How Can Pharmacists Lower the Influenza Burden?
Research gap found among influenza vaccines in pharmacist providers.
Pharmacies are now second only to doctors offices as leading influenza vaccination locations. Unfortunately, vaccination rates are still suboptimal.
The Journal of the American Pharmacists Association has published an article that examines the relationship between pharmacist density in a neighborhood and the likelihood that members of the surrounding communities will be vaccinated for influenza.
The researchers identified a research gap about influenza vaccine in pharmacist providers when they reviewed existing studies. Most of the studies that looked at pharmacists' involvement in influenza vaccination were small and regional. They set out to look at regional impact, and compare vaccination rates to pharmacist density in communities.
Communities with high pharmacist densities were significantly more likely to have higher rates of influenza vaccination. For every increase of 1 pharmacist/1000 population, the odds of vaccination increased by 13% overall. This effect was most pronounced in neighborhoods with high concentrations of Hispanic individuals. In Hispanic communities, adding a pharmacist increased the odds of influenza vaccination by 35%.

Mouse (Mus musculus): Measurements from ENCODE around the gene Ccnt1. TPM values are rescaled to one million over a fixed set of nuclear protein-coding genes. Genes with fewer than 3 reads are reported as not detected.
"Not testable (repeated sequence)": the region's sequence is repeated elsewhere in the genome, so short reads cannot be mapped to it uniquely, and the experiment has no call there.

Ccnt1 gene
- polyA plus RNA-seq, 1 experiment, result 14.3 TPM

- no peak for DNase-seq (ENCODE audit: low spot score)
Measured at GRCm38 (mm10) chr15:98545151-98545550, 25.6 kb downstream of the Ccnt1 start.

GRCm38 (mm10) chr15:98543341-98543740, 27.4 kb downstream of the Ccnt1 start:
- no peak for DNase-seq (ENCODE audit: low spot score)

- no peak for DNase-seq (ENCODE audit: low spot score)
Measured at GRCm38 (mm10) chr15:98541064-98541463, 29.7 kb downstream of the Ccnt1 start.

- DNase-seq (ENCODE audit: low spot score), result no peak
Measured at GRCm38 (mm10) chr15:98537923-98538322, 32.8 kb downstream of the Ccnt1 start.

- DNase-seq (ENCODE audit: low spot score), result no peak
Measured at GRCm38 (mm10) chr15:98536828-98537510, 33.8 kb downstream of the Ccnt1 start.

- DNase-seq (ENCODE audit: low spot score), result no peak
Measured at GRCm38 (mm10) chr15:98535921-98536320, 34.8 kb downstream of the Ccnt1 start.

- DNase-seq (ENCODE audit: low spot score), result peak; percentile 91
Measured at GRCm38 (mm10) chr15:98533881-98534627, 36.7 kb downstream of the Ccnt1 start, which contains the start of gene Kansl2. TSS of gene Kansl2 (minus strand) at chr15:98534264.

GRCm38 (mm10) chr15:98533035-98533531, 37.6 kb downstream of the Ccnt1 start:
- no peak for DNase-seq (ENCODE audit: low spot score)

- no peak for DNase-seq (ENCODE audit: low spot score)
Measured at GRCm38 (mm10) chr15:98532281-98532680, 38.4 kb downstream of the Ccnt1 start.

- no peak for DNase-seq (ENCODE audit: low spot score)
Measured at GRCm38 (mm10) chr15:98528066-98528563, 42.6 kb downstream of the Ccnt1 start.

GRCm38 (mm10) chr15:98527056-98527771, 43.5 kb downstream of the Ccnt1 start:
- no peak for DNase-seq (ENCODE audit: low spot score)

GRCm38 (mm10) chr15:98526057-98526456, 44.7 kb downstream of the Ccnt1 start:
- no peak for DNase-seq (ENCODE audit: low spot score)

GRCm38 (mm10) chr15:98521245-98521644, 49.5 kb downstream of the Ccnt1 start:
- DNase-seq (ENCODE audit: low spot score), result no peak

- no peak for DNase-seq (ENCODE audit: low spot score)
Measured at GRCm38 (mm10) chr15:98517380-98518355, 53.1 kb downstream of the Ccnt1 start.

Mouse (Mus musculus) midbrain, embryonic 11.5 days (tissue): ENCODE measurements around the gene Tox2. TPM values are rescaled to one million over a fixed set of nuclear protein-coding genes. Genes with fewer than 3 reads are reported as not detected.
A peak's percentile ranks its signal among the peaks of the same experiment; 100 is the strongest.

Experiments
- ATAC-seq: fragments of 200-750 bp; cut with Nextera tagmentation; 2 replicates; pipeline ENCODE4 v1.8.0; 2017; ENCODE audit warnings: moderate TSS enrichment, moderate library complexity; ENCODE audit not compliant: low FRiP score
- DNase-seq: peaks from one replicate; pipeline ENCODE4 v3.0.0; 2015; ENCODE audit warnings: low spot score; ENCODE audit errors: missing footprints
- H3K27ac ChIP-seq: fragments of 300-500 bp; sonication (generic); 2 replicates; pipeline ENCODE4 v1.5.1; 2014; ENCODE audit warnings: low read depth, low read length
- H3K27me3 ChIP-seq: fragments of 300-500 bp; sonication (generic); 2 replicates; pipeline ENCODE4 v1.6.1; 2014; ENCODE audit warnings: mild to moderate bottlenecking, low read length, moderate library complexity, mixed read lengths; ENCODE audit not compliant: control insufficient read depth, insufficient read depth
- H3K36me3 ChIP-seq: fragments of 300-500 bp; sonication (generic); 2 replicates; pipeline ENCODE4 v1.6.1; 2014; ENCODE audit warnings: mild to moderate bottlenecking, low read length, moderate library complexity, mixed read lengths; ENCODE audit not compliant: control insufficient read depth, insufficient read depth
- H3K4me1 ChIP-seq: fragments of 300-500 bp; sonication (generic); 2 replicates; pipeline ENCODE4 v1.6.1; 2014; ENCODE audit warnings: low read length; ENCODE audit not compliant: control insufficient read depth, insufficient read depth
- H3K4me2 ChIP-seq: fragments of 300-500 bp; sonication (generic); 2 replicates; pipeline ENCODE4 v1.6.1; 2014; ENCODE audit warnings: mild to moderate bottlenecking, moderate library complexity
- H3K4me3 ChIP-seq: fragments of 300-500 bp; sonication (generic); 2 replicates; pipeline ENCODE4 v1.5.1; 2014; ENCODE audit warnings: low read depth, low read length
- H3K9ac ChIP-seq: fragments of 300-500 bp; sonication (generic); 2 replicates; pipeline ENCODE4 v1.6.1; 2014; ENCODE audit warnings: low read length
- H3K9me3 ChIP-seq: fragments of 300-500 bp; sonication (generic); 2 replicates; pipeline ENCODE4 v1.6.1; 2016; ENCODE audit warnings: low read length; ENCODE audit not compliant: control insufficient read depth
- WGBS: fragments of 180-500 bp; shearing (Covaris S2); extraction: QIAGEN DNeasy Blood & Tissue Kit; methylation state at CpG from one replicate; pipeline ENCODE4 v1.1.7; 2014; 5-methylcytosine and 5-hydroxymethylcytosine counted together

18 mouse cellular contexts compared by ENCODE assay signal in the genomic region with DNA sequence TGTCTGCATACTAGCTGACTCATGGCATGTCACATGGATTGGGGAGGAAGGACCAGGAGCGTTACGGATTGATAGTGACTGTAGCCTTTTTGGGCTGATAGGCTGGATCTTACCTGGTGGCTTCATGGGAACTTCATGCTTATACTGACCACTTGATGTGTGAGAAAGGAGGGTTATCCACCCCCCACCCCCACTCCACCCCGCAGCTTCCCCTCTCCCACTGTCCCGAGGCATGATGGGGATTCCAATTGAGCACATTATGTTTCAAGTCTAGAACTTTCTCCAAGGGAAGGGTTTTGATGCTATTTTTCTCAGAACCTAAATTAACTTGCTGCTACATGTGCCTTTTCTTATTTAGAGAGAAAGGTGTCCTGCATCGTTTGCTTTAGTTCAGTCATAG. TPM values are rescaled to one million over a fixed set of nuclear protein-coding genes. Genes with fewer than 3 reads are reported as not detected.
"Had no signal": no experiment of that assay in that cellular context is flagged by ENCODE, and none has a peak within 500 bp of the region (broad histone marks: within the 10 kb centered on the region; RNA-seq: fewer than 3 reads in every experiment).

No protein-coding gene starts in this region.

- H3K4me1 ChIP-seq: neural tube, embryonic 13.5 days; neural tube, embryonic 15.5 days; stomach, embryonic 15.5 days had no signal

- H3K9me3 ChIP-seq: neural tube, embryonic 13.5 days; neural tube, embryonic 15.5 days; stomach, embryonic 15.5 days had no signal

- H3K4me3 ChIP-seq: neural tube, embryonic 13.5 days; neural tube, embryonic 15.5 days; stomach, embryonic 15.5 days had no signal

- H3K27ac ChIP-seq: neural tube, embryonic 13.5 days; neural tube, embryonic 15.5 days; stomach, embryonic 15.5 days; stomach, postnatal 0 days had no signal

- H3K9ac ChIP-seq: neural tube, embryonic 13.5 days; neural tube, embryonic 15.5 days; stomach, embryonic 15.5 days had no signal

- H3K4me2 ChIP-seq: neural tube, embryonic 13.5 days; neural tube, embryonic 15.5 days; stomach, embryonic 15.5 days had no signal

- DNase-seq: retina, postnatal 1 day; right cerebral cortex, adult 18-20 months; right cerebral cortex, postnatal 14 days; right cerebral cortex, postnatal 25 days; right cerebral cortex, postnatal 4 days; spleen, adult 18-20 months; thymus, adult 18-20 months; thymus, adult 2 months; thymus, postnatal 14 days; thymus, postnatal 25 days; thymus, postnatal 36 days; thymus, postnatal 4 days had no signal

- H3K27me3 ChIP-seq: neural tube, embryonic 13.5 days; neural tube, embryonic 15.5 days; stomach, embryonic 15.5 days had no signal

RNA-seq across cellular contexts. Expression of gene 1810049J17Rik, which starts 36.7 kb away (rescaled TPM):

Women, older and retired individuals, and those with a higher education were most likely to be vaccinated. Individuals with serious health problems were also more likely to be vaccinated than those in good health.
People who were insured and had good access to health care providers were 1.67 times more likely to be vaccinated.
The researchers noted that availability of pharmacists to provide influenza and other immunizations is particularly important in rural areas that are experiencing health care provider shortages. They cited an American Academy of Family Physicians report that indicates that 10% of physicians serve the 21% of Americans who live in rural areas.
This shortage is projected to worsen considerably over the next few years. However, the number of pharmacists and pharmacies has grown and many of them are located in rural areas, which presents an opportunity to close immunization gaps in these areas.
Gai Y, Feng L. Relationship between pharmacist density and adult influenzavaccination after controlling for individual and neighborhood effects. J Am Pharm Assoc (2003). 2017 May 4. pii: S1544-3191(17)30142-5; doi:10.1016/j.japh.2017.03.011. [Epub ahead of print]